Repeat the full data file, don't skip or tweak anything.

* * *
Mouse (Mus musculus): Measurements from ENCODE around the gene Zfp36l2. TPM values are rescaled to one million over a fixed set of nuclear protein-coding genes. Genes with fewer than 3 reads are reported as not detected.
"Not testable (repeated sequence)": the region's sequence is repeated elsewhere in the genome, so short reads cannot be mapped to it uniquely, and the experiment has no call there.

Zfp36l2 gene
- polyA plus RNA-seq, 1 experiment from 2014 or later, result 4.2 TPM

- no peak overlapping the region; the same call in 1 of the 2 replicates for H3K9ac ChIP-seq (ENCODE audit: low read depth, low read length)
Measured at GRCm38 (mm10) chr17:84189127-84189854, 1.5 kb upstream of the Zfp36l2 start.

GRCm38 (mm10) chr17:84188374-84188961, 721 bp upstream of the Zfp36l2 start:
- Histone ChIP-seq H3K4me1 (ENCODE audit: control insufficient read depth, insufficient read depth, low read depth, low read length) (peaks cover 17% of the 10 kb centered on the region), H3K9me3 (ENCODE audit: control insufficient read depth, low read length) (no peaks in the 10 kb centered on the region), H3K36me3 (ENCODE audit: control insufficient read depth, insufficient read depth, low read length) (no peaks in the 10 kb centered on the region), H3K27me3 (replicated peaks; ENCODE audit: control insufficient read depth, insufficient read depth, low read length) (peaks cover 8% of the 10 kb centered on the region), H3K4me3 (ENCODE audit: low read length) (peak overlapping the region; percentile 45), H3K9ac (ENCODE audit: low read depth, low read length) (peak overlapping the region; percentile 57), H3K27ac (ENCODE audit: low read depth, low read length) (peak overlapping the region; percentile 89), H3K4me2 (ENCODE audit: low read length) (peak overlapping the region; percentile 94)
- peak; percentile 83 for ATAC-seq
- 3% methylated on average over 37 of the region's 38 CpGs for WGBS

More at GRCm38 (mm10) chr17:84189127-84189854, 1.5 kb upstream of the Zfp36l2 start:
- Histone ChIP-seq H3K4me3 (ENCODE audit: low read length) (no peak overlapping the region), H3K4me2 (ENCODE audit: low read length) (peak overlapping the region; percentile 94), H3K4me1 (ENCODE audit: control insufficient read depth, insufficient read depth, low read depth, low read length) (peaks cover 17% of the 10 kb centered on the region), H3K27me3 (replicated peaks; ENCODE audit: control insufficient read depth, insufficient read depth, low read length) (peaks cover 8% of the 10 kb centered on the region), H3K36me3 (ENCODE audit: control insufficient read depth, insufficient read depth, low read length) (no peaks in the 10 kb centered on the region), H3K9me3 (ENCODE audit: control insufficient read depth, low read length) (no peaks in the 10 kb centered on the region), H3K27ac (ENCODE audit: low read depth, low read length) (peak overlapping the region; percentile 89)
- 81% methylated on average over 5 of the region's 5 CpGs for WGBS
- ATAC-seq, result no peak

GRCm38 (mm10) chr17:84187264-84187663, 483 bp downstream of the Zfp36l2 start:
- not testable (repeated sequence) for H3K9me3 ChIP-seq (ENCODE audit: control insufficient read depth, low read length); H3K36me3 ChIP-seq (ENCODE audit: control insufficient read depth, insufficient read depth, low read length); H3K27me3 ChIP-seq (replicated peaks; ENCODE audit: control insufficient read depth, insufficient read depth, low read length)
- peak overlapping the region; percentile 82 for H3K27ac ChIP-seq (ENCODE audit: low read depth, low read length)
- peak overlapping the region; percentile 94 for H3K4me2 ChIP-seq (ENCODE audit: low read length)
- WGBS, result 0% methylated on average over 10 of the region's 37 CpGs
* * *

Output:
Mouse (Mus musculus): Measurements from ENCODE around the gene Zfp36l2. TPM values are rescaled to one million over a fixed set of nuclear protein-coding genes. Genes with fewer than 3 reads are reported as not detected.
"Not testable (repeated sequence)": the region's sequence is repeated elsewhere in the genome, so short reads cannot be mapped to it uniquely, and the experiment has no call there.

Zfp36l2 gene
- polyA plus RNA-seq, 1 experiment from 2014 or later, result 4.2 TPM

- no peak overlapping the region; the same call in 1 of the 2 replicates for H3K9ac ChIP-seq (ENCODE audit: low read depth, low read length)
Measured at GRCm38 (mm10) chr17:84189127-84189854, 1.5 kb upstream of the Zfp36l2 start.

GRCm38 (mm10) chr17:84188374-84188961, 721 bp upstream of the Zfp36l2 start:
- Histone ChIP-seq H3K4me1 (ENCODE audit: control insufficient read depth, insufficient read depth, low read depth, low read length) (peaks cover 17% of the 10 kb centered on the region), H3K9me3 (ENCODE audit: control insufficient read depth, low read length) (no peaks in the 10 kb centered on the region), H3K36me3 (ENCODE audit: control insufficient read depth, insufficient read depth, low read length) (no peaks in the 10 kb centered on the region), H3K27me3 (replicated peaks; ENCODE audit: control insufficient read depth, insufficient read depth, low read length) (peaks cover 8% of the 10 kb centered on the region), H3K4me3 (ENCODE audit: low read length) (peak overlapping the region; percentile 45), H3K9ac (ENCODE audit: low read depth, low read length) (peak overlapping the region; percentile 57), H3K27ac (ENCODE audit: low read depth, low read length) (peak overlapping the region; percentile 89), H3K4me2 (ENCODE audit: low read length) (peak overlapping the region; percentile 94)
- peak; percentile 83 for ATAC-seq
- 3% methylated on average over 37 of the region's 38 CpGs for WGBS

More at GRCm38 (mm10) chr17:84189127-84189854, 1.5 kb upstream of the Zfp36l2 start:
- Histone ChIP-seq H3K4me3 (ENCODE audit: low read length) (no peak overlapping the region), H3K4me2 (ENCODE audit: low read length) (peak overlapping the region; percentile 94), H3K4me1 (ENCODE audit: control insufficient read depth, insufficient read depth, low read depth, low read length) (peaks cover 17% of the 10 kb centered on the region), H3K27me3 (replicated peaks; ENCODE audit: control insufficient read depth, insufficient read depth, low read length) (peaks cover 8% of the 10 kb centered on the region), H3K36me3 (ENCODE audit: control insufficient read depth, insufficient read depth, low read length) (no peaks in the 10 kb centered on the region), H3K9me3 (ENCODE audit: control insufficient read depth, low read length) (no peaks in the 10 kb centered on the region), H3K27ac (ENCODE audit: low read depth, low read length) (peak overlapping the region; percentile 89)
- 81% methylated on average over 5 of the region's 5 CpGs for WGBS
- ATAC-seq, result no peak

GRCm38 (mm10) chr17:84187264-84187663, 483 bp downstream of the Zfp36l2 start:
- not testable (repeated sequence) for H3K9me3 ChIP-seq (ENCODE audit: control insufficient read depth, low read length); H3K36me3 ChIP-seq (ENCODE audit: control insufficient read depth, insufficient read depth, low read length); H3K27me3 ChIP-seq (replicated peaks; ENCODE audit: control insufficient read depth, insufficient read depth, low read length)
- peak overlapping the region; percentile 82 for H3K27ac ChIP-seq (ENCODE audit: low read depth, low read length)
- peak overlapping the region; percentile 94 for H3K4me2 ChIP-seq (ENCODE audit: low read length)
- WGBS, result 0% methylated on average over 10 of the region's 37 CpGs